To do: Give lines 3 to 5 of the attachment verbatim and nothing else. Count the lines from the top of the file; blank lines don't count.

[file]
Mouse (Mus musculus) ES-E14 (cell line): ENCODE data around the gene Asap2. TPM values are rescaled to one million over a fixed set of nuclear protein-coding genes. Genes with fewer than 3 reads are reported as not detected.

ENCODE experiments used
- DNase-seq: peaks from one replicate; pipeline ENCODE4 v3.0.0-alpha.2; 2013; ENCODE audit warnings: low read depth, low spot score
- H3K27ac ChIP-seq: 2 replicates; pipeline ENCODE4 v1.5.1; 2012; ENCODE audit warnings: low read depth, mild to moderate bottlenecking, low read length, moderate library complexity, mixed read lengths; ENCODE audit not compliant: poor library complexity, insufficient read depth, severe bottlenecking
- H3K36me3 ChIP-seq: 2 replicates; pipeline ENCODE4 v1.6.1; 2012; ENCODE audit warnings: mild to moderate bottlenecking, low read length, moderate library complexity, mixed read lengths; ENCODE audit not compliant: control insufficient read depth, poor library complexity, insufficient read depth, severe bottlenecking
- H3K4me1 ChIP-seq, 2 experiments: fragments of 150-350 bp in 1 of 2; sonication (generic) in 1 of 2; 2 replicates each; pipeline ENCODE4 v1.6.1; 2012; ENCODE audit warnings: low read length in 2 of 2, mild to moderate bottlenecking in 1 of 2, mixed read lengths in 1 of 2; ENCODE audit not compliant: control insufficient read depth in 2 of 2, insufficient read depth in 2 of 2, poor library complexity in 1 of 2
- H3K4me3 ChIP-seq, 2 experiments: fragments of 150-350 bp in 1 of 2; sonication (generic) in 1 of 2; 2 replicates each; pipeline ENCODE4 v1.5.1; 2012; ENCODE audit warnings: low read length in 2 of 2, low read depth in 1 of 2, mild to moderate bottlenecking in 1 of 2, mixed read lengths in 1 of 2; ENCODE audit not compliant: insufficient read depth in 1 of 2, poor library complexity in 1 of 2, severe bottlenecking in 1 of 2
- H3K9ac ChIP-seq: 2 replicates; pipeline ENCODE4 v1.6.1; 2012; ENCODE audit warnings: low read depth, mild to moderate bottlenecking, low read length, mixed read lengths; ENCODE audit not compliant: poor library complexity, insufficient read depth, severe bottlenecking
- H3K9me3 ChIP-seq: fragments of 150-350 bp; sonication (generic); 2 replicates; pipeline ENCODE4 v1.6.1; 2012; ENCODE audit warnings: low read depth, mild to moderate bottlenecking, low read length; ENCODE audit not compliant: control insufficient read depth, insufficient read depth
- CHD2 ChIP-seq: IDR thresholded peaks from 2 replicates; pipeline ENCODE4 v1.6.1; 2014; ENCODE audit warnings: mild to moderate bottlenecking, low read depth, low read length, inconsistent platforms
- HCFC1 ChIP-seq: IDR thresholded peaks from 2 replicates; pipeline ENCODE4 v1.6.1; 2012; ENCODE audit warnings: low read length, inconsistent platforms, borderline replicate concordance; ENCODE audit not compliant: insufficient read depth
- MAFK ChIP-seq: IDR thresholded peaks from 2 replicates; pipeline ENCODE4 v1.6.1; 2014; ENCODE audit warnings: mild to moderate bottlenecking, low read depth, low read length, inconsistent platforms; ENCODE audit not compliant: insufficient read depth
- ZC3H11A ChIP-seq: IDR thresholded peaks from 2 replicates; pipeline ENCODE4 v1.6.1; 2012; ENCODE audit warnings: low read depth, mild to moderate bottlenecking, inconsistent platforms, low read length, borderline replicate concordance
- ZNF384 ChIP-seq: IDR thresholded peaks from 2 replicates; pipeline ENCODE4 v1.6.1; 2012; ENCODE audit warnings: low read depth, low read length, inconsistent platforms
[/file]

- DNase-seq: peaks from one replicate; pipeline ENCODE4 v3.0.0-alpha.2; 2013; ENCODE audit warnings: low read depth, low spot score
- H3K27ac ChIP-seq: 2 replicates; pipeline ENCODE4 v1.5.1; 2012; ENCODE audit warnings: low read depth, mild to moderate bottlenecking, low read length, moderate library complexity, mixed read lengths; ENCODE audit not compliant: poor library complexity, insufficient read depth, severe bottlenecking
- H3K36me3 ChIP-seq: 2 replicates; pipeline ENCODE4 v1.6.1; 2012; ENCODE audit warnings: mild to moderate bottlenecking, low read length, moderate library complexity, mixed read lengths; ENCODE audit not compliant: control insufficient read depth, poor library complexity, insufficient read depth, severe bottlenecking